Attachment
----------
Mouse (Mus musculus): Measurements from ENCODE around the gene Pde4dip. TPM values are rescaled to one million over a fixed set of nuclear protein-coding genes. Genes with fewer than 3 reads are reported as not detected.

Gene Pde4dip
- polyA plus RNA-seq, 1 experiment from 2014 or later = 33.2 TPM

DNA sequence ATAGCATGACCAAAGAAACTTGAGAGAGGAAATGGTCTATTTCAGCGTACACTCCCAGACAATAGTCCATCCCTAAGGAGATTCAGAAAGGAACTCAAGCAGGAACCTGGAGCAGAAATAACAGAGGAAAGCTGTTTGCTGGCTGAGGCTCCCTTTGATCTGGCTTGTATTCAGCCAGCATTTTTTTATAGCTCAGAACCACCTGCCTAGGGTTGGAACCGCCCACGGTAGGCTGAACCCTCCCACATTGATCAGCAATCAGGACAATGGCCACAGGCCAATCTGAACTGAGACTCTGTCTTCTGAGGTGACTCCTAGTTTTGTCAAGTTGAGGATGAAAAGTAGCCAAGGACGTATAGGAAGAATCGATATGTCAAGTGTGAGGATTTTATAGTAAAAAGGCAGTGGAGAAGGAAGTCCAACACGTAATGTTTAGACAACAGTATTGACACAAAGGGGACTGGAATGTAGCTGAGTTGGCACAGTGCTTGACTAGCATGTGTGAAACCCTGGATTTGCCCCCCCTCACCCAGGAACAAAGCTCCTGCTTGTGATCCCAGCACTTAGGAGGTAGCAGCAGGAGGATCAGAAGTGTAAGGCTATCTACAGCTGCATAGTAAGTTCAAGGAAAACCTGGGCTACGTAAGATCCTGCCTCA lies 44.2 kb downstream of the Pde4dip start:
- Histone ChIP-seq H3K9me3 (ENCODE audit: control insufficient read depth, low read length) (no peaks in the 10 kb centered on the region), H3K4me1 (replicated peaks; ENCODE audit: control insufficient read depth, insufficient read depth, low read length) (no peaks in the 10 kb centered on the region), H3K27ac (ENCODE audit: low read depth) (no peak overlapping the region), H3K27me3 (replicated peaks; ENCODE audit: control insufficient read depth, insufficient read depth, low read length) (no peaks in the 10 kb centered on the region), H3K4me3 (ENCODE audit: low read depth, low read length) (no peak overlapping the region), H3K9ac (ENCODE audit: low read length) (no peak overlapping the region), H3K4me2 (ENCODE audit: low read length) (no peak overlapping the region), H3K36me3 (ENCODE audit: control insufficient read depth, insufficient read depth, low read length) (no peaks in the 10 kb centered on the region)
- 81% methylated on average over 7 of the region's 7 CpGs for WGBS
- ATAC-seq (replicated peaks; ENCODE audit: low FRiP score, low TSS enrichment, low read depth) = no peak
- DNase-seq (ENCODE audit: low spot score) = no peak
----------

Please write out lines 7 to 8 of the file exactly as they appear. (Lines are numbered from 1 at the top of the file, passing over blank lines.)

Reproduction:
- ATAC-seq (replicated peaks; ENCODE audit: low FRiP score, low TSS enrichment, low read depth) = no peak
- DNase-seq (ENCODE audit: low spot score) = no peak